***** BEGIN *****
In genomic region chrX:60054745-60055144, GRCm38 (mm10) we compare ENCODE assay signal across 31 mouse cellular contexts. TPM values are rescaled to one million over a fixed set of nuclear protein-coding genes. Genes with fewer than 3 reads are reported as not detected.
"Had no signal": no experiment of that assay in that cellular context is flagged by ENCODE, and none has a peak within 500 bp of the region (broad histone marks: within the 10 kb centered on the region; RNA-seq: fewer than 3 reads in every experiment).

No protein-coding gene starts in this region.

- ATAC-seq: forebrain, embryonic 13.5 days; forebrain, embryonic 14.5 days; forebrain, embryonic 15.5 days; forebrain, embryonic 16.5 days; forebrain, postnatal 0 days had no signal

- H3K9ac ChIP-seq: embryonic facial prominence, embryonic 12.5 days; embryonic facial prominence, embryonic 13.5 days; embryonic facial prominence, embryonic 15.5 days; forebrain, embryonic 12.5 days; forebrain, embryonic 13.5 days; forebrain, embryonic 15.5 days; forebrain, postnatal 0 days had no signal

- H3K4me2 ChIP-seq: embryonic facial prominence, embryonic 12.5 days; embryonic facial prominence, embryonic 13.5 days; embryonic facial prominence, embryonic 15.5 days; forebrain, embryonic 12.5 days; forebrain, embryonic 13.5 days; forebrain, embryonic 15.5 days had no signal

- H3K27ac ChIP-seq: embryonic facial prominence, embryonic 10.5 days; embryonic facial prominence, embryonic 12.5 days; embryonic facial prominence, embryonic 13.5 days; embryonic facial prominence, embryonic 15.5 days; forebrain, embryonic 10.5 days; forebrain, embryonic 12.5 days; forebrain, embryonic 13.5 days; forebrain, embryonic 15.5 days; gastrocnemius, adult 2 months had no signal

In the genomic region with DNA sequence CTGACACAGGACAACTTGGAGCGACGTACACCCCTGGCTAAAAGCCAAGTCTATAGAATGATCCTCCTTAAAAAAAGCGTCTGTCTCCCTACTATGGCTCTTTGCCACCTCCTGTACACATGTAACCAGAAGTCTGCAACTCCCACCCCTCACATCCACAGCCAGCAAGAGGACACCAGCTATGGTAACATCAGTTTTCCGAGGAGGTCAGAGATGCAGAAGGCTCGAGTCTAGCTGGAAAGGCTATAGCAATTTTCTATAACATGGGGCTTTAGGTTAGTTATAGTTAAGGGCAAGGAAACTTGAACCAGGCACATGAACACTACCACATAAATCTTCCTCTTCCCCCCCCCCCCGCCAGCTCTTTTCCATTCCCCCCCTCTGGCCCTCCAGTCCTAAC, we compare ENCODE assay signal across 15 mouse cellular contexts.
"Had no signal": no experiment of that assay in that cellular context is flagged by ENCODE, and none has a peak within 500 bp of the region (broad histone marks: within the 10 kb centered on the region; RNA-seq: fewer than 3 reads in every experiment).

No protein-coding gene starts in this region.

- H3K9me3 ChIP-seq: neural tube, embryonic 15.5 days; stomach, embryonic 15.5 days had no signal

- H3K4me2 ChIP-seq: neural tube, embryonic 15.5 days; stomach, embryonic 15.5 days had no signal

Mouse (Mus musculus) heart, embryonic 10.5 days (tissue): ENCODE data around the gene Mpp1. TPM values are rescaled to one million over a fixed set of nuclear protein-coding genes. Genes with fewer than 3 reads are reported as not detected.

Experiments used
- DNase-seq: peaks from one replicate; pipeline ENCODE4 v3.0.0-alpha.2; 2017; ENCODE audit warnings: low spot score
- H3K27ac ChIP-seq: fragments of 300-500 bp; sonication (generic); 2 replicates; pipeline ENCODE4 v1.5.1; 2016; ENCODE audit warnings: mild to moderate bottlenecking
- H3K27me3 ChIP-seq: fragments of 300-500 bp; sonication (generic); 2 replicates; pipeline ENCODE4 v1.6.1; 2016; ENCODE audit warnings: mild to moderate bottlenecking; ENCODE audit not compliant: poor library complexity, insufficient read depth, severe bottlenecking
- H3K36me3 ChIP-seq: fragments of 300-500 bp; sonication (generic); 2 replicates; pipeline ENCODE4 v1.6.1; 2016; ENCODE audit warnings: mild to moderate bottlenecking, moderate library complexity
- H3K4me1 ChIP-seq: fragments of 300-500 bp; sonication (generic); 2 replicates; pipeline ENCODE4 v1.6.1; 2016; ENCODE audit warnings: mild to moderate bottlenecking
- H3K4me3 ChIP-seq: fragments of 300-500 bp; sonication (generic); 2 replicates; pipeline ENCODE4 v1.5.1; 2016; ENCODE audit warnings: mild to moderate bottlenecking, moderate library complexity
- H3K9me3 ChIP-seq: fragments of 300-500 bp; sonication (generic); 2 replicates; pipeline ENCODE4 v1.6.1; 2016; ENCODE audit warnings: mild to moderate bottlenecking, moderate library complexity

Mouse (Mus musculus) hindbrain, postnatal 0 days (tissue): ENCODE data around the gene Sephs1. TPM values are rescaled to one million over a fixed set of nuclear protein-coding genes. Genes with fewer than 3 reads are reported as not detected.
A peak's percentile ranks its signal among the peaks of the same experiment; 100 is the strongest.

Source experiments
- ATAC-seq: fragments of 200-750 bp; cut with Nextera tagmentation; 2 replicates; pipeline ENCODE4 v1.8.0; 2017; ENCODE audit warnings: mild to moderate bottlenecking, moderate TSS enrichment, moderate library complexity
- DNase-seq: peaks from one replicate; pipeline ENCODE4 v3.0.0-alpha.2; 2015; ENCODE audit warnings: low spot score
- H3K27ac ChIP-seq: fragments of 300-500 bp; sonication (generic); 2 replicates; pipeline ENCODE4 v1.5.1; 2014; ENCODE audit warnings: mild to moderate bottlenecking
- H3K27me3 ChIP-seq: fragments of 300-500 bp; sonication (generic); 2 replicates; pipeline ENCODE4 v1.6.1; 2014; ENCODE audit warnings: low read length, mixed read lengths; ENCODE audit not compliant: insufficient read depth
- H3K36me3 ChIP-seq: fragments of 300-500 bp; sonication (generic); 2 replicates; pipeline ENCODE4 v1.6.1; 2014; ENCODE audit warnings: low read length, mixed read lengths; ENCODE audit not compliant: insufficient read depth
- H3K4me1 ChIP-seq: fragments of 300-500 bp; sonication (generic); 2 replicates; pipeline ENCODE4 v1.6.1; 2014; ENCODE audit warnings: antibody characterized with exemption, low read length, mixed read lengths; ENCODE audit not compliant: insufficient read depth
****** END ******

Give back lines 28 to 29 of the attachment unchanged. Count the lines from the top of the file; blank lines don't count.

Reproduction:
- H3K27me3 ChIP-seq: fragments of 300-500 bp; sonication (generic); 2 replicates; pipeline ENCODE4 v1.6.1; 2014; ENCODE audit warnings: low read length, mixed read lengths; ENCODE audit not compliant: insufficient read depth
- H3K36me3 ChIP-seq: fragments of 300-500 bp; sonication (generic); 2 replicates; pipeline ENCODE4 v1.6.1; 2014; ENCODE audit warnings: low read length, mixed read lengths; ENCODE audit not compliant: insufficient read depth